Private equity firms are increasingly keen to consolidate industry peers to diversify assets, increase geographic reach and grow assets under management. Within that, infrastructure firms are particularly popular, potentially due to the asset class’s natural resistance to macroeconomic challenges, namely inflation. The latest firm to jump on this is General Atlantic, as the growth investor has agreed to acquire sustainable infrastructure investor Actis.
Automotive is a segment where we’ve seen activity ranging from leasing software to racing car parts. This morning we have a deal involving repairs, with Oakley Capital agreeing to invest in an independent collision repair group.
We also have a treat for fans of our outlook Q&A series. PE Hub Europe’s Irien Joseph caught up with Triton Partners’ Claus von Hermann and Thomas Hofvenstam, managing partners and co-heads of Triton mid-market, who expect a rise in industrial tech corporate carve-outs in 2024.
Let’s start with the latest private markets consolidation move. General Atlantic has agreed to acquire Actis to create a diversified, global investment platform with around $96 billion in combined assets under management.
Actis will become the sustainable infrastructure arm of GA’s global investment platform.
General Atlantic was attracted to Actis as it is in a good position to take advantage of the energy and digital transition trends, while the two have “complementary” investment themes, including the shift in economic power to growth markets like Asia, according to a source familiar with the matter. The tie-up will also create an offering for investors covering sustainable infrastructure, real estate, digital infrastructure, growth equity and credit, the source added.
Chairman and senior partner Torbjorn Caesar will continue to lead Actis, which will retain independence over its investment decisions and processes with its funds operating under the existing Actis brand, according to a release.
“Addressing the global paradigm shift toward sustainability requires an economic transformation and a capital investment on a massive scale,” said Bill Ford, chairman and CEO of General Atlantic. “With the addition of Actis, we are taking a significant step forward to add a sustainable investment capability which positions General Atlantic to capture this opportunity set for our investors.”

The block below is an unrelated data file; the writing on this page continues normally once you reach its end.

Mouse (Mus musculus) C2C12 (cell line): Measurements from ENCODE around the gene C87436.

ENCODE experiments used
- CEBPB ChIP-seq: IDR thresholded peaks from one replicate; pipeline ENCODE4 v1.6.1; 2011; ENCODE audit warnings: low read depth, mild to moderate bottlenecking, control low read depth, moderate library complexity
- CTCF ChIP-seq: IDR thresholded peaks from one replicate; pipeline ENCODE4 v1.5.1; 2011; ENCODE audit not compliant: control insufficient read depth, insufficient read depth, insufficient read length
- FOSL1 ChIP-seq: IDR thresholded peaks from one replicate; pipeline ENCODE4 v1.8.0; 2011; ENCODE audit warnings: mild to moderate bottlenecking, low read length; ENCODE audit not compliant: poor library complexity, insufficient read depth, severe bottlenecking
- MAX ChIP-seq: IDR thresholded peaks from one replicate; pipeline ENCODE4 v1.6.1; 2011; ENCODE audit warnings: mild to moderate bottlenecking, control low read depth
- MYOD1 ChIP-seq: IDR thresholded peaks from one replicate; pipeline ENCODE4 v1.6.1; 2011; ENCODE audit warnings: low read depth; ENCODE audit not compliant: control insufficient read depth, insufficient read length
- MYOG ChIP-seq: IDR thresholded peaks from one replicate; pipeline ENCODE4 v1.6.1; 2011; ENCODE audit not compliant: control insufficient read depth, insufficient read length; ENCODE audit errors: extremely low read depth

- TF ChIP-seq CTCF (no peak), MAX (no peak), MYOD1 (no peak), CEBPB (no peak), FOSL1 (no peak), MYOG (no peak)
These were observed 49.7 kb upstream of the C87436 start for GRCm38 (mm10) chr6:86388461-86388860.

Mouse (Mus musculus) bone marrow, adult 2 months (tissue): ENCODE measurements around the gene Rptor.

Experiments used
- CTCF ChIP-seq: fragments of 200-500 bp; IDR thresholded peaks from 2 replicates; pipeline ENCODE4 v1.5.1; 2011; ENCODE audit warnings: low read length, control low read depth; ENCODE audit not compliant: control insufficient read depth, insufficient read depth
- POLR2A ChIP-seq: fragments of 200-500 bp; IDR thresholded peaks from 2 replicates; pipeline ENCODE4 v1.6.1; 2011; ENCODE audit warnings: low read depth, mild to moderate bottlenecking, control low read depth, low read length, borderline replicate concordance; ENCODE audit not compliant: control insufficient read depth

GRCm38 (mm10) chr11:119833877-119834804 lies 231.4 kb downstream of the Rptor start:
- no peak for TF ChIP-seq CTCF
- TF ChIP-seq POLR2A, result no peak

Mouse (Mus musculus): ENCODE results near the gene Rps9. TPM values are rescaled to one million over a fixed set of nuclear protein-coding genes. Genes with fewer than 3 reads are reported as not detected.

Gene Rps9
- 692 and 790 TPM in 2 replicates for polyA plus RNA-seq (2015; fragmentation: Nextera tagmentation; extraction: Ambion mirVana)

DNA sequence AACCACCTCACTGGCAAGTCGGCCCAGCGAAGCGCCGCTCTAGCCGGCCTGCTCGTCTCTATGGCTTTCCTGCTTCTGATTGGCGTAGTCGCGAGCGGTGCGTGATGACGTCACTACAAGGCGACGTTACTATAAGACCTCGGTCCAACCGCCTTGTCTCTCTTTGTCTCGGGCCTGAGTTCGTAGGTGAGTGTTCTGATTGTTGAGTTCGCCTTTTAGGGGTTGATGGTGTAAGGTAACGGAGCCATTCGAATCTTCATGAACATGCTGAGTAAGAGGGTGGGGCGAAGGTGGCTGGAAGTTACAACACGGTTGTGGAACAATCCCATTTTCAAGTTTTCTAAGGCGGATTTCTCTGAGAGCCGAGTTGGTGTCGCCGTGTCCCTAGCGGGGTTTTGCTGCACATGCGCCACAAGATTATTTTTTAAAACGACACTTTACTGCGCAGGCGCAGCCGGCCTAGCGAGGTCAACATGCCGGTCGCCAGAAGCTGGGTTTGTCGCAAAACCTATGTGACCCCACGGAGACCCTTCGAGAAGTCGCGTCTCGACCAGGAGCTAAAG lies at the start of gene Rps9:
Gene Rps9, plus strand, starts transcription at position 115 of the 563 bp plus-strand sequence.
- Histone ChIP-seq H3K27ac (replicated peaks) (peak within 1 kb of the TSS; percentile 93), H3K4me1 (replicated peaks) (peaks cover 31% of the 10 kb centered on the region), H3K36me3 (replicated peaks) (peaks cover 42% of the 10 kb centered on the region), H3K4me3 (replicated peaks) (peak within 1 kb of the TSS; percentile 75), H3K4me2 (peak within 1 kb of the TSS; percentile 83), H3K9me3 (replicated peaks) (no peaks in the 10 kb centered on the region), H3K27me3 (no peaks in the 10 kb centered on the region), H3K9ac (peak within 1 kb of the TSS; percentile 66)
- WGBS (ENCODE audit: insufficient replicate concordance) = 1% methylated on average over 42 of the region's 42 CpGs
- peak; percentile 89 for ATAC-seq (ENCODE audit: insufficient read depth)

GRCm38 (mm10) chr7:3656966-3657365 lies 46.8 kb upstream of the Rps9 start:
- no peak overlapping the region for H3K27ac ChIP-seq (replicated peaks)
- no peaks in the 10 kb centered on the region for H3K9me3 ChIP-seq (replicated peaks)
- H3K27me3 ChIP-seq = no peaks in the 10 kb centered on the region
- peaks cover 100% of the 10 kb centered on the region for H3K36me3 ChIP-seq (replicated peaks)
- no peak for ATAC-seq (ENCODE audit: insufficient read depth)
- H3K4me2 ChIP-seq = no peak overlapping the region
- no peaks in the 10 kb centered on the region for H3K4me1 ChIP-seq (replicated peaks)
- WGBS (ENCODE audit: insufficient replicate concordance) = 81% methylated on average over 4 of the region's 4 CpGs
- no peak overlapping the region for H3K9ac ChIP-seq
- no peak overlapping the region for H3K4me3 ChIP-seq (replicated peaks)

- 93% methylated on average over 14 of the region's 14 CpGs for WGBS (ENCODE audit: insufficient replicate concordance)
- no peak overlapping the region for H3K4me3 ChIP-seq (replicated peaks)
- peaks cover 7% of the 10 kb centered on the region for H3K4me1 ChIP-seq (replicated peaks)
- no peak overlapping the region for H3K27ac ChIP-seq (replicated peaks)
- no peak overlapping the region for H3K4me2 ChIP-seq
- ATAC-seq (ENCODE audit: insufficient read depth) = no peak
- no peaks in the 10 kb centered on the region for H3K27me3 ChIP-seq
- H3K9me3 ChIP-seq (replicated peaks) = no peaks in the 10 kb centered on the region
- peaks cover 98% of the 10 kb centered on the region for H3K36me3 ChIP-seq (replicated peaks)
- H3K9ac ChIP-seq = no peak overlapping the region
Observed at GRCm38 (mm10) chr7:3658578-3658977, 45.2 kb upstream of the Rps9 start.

Actis is a London-based global investor in sustainable infrastructure with around $12.5 billion in assets.
GA is not alone in its interest to add an infrastructure arm.
Just last week, BlackRock agreed a $12.5 billion cash and share deal for Global Infrastructure Partners, as covered by our colleagues on Infrastructure Investor.
CVC Capital Partners announced in September it would acquire a majority stake in DIF Capital Partners, an independent infrastructure fund manager. Rolly van Rappard, CVC chair and co-founder, called the acquisition the “next logical move” for CVC, given the long-term secular growth trends in infrastructure and its adjacency to the firm’s existing strategies.
Bridgepoint made a similar move in September, announcing the acquisition of Energy Capital Partners, resulting in €57 billion of AUM across the joined-up group.
(Note: Bridgepoint owns PEI Group, the publisher of PE Hub Europe.)
Ready, set, repair
Switching over to automotive. Oakley Capital has reached a conditional agreement to invest in Steer Automotive Group, a UK-based independent collision repair group.
Oakley will acquire the shares held by Keyhaven Capital Partners and Chiltern Capital as part of the transaction.
Steer has expanded through 18 acquisitions, establishing a network of over 100 repair centres. It is a partner for the UK’s vehicle insurers, accident management companies and OEM dealerships, holding 43 manufacturer accreditations, including recommendation and approval for brands such as Porsche, Rolls-Royce, Bentley, McLaren, Lamborghini, Aston Martin, Tesla and Mercedes Benz.
Oakley’s investment will facilitate Steer’s next stage of growth within the fragmented collision repair market, strengthening its investment in its facilities, development and training through the Steer Academy programme, and EV repair capability to meet the demands of newer, more technologically advanced vehicles, according to a release.
There could be an increase in corporate carve-outs this year, particularly in the industrial tech segment, according to Claus von Hermann and Thomas Hofvenstam, managing partners and co-heads of Triton Partners’ mid-market, who spoke to Irien Joseph in the latest of our outlook Q&A series.
Here’s a snippet from the story:
What opportunities do you see in 2024, and what are you most looking forward to?
Thomas Hofvenstam: Triton is different to many private equity firms in the sense we like it when conditions get trickier, because we are a through-cycle investor. We focus on fundamentally sound companies that are operating below their full potential and take an operational approach to helping them reach that potential. We are excited about the pipeline of opportunities we see, as there are now even more companies that fall into our sweet spot of having the potential to be great, but due to temporary headwinds or operational issues, need help to get there.
What are the deal trends in the industrial tech sector?
Claus von Hermann: We expect to see a significant number of corporate carve-outs in our target sectors and particularly in industrial tech. Over 60 percent of listed corporates in the space mentioned ‘portfolio management’ in their results calls in Q2 2023 and this is an ongoing trend. For example, we recently announced the acquisition of Trench from Siemens Energy. We’ve completed many corporate carve-outs over the last 25 years and we expect to do more.
Take a look at the full story to see what Triton’s most significant deals were last year and what is driving activity in industrials.